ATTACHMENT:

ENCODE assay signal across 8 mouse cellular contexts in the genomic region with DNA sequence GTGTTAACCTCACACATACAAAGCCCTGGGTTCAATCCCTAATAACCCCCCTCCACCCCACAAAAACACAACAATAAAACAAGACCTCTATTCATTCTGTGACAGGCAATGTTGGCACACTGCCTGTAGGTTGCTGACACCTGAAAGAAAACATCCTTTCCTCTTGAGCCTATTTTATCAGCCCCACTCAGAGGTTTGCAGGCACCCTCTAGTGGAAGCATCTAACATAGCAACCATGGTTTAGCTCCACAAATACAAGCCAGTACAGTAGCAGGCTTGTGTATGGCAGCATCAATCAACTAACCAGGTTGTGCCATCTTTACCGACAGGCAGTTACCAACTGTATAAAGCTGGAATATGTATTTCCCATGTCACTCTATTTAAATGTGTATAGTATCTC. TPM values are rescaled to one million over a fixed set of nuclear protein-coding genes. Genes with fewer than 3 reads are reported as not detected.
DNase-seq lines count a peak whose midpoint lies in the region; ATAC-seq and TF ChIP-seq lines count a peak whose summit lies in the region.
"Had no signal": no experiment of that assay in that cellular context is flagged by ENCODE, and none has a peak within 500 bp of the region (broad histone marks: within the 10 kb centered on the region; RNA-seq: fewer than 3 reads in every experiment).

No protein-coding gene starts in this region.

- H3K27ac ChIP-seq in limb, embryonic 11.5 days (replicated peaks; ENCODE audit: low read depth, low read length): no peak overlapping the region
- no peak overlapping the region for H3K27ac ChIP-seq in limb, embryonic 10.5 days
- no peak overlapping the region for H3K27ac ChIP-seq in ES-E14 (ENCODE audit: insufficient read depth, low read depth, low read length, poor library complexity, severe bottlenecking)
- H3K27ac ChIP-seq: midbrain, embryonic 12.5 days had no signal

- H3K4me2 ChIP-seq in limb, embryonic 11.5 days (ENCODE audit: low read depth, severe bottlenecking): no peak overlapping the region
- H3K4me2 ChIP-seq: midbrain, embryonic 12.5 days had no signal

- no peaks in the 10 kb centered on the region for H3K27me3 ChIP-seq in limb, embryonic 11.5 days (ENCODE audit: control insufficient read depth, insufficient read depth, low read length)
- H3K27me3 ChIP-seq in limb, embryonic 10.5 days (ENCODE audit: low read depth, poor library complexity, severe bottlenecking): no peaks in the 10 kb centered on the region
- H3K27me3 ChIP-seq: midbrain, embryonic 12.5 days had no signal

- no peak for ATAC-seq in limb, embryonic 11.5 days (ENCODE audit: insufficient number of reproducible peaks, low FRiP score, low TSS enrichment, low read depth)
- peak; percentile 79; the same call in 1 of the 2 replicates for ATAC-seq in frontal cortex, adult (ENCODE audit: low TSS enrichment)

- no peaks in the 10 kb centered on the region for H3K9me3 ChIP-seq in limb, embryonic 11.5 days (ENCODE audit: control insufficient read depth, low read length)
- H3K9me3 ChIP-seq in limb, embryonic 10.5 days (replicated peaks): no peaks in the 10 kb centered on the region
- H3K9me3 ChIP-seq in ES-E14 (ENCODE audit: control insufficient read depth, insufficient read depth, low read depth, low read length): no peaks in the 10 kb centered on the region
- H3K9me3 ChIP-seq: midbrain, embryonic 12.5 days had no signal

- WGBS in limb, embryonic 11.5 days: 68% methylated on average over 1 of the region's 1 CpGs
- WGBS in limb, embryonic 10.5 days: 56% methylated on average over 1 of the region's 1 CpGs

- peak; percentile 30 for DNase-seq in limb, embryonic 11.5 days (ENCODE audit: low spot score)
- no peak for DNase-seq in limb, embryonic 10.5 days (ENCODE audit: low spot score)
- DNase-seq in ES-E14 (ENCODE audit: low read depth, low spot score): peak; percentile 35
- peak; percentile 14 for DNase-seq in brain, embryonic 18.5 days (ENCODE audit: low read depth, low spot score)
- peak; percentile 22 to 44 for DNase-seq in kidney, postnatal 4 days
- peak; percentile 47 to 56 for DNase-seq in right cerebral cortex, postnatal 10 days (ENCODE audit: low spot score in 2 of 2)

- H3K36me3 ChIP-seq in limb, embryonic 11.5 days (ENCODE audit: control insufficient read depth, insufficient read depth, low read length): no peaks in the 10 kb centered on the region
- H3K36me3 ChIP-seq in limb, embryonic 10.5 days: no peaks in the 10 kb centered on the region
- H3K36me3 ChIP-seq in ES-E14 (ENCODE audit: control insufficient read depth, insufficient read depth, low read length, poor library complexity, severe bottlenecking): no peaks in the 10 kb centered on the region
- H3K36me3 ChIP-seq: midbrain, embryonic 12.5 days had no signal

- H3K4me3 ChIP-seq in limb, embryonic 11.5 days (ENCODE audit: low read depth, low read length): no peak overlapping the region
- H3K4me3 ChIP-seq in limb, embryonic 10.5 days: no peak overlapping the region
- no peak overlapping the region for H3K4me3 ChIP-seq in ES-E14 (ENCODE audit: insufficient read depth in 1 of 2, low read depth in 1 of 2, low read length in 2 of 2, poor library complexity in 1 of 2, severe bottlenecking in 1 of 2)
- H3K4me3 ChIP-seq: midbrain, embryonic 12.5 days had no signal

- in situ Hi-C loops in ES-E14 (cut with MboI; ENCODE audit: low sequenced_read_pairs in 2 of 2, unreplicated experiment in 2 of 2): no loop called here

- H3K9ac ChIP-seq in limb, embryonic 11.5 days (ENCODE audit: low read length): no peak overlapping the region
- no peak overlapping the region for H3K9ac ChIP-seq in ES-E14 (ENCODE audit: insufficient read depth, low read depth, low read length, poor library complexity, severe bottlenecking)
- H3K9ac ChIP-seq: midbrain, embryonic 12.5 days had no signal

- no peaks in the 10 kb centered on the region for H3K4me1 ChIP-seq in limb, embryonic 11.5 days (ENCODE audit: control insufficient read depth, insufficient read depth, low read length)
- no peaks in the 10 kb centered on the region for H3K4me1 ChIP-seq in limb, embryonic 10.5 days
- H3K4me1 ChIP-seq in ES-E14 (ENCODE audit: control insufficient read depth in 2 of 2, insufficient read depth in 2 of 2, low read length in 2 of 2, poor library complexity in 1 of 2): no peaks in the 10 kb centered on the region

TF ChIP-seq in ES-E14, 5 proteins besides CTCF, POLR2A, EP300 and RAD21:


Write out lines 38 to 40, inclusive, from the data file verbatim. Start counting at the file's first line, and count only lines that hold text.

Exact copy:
- no peak overlapping the region for H3K9ac ChIP-seq in ES-E14 (ENCODE audit: insufficient read depth, low read depth, low read length, poor library complexity, severe bottlenecking)
- H3K9ac ChIP-seq: midbrain, embryonic 12.5 days had no signal

- no peaks in the 10 kb centered on the region for H3K4me1 ChIP-seq in limb, embryonic 11.5 days (ENCODE audit: control insufficient read depth, insufficient read depth, low read length)